In January, TREAT Asia embarked on a think tank project to identify and address gaps in the management of HIV in Asia. The project is bringing together over 20 experts in HIV and other sub-specialties from Australia, China and Hong Kong SAR, India, Indonesia, the Philippines, South Korea, Taiwan, Thailand, Cambodia, Japan, Malaysia, and Vietnam.
The think tanks are focusing on three priority areas: HIV and cardiovascular disease, HIV and liver disease, and HIV and drug resistance. The first of two scheduled meetings was chaired by Dr. Patrick Li of Queen Elizabeth Hospital in Hong Kong. Participants were divided into working groups to identify research, education, policy, and advocacy gaps in each area, and to develop key strategies to address them.
Dr. Man-Po Lee (left), TAHOD Chair and site Principal Investigator at Queen Elizabeth Hospital, Hong Kong SAR, with Dr. Matthew Law (right), Head Biostatistician of the Kirby Institute
The study group on HIV and cardiovascular disease was chaired by Dr. Matthew Law of The Kirby Institute in Sydney, Australia. The group identified an overall lack of studies on cardiovascular disease (CVD) risk in HIV patients in most Asian countries. Current global and national HIV treatment guidelines have yet to integrate CVD management, and the Asian countries’ national antiretroviral therapy (ART) guidelines do not generally mention how patients with HIV and CVD risk are to be assessed and managed. The group identified several strategies to improve clinical guidelines on caring for patients with HIV and CVD. The plan includes completing a literature review to compare CVD rates and risk factors in Asian and Caucasian populations, and a site survey to assess CVD screening, diagnosis, and management practices in HIV-positive versus -negative individuals. The group also discussed educational and training opportunities, such as promoting smoking cessation programs to be used by HIV providers.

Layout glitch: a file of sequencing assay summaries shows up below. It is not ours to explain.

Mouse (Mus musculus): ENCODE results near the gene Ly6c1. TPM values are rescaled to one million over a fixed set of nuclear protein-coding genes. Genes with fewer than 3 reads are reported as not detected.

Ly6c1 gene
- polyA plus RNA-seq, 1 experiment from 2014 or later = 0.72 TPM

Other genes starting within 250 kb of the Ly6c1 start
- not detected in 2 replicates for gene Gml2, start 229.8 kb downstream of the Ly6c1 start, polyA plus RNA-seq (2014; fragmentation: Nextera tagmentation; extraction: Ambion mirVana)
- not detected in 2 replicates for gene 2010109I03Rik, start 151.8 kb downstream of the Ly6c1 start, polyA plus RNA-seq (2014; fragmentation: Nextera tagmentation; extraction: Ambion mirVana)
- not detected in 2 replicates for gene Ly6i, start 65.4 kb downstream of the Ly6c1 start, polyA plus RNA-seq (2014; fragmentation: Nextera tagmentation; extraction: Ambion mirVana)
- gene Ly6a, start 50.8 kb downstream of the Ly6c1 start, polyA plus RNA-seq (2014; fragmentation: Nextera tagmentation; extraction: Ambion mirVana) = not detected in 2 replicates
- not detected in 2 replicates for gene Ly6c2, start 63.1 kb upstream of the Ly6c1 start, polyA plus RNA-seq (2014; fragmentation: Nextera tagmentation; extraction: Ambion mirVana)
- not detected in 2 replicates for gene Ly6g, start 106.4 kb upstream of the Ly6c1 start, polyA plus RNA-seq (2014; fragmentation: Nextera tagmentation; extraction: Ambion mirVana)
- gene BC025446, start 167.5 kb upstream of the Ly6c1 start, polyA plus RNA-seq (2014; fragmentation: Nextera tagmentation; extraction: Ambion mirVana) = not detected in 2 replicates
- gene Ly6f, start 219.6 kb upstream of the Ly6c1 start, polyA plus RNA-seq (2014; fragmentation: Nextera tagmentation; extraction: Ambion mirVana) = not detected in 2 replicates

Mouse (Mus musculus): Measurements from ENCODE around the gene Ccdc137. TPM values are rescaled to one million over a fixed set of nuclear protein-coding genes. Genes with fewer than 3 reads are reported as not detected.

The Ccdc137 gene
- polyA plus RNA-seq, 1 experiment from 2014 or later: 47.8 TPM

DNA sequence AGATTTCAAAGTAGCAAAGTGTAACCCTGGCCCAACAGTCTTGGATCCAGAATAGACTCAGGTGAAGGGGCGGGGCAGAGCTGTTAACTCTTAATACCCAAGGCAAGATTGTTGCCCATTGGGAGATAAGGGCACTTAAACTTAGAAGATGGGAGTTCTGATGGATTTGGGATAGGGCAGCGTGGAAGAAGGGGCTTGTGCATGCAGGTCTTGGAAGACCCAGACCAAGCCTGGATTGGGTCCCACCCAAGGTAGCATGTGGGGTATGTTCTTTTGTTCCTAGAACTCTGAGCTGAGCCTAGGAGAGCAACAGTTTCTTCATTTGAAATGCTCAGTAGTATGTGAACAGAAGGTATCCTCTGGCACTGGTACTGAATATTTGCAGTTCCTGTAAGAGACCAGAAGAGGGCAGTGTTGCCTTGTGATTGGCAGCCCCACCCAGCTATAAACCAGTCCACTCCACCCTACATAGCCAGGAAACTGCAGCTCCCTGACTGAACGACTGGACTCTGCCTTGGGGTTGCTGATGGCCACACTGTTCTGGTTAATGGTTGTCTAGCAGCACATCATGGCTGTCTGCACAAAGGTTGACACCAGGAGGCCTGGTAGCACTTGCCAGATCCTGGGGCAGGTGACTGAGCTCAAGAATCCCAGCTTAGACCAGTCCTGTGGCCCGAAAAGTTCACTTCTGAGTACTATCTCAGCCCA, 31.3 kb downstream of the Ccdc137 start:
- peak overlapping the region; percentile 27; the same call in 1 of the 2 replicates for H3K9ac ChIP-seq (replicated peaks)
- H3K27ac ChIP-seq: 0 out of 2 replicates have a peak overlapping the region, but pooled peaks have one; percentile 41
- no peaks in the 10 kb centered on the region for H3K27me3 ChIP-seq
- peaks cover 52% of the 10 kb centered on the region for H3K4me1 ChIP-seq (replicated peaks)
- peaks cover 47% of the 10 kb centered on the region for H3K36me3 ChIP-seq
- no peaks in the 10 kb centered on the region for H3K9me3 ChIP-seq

Dr. Nicolas Durier, a consultant to TREAT Asia, chaired the group on HIV and liver disease. Many HIV-positive people in Asian countries are coinfected with hepatitis B (HBV) or hepatitis C (HCV), but often are not aware of their coinfection. There is also insufficient data on the extent of liver disease in HIV patients and insufficient guidance on the treatment of HIV/HCV coinfection. Activities proposed during the think tank discussions included conducting cohort studies on HIV/HCV coinfection, examining the WHO target indicators of hepatitis care in the region, and conducting educational and training campaigns on viral hepatitis for both healthcare providers and the public.
Dr. Annette Sohn, amfAR vice president and director of TREAT Asia, chaired the HIV and drug resistance working group. The group acknowledged that there is a low rate of transmitted drug resistance in low- and middle-income countries (LMICs) in the Asia-Pacific region, but emphasized that viral load testing should be scaled up in national programs that have not yet implemented routine monitoring in order to identify those at highest risk of treatment failure and drug resistance. It also suggested collaborating with existing study groups and the WHO to map HIV virus transmission networks, and to develop educational initiatives to train both patients and providers on the importance of viral suppression, the avoidance of transmitting drug resistance, and the use of second- and third-line therapies.
All of the think tank suggestions are being reviewed now by TREAT Asia and think tank group members to identify priority action items to take forward. A second face-to-face meeting is tentatively set for August 2016.
“We hope these think tanks will serve as an organized framework to address some of the pressing unmet needs of HIV-positive patients in the Asia-Pacific,” said Dr. Sohn. “These follow-up activities have the potential to improve our understanding of the impact of these conditions on long-term HIV care.”
The think tank project is supported by an education grant from ViiV Healthcare.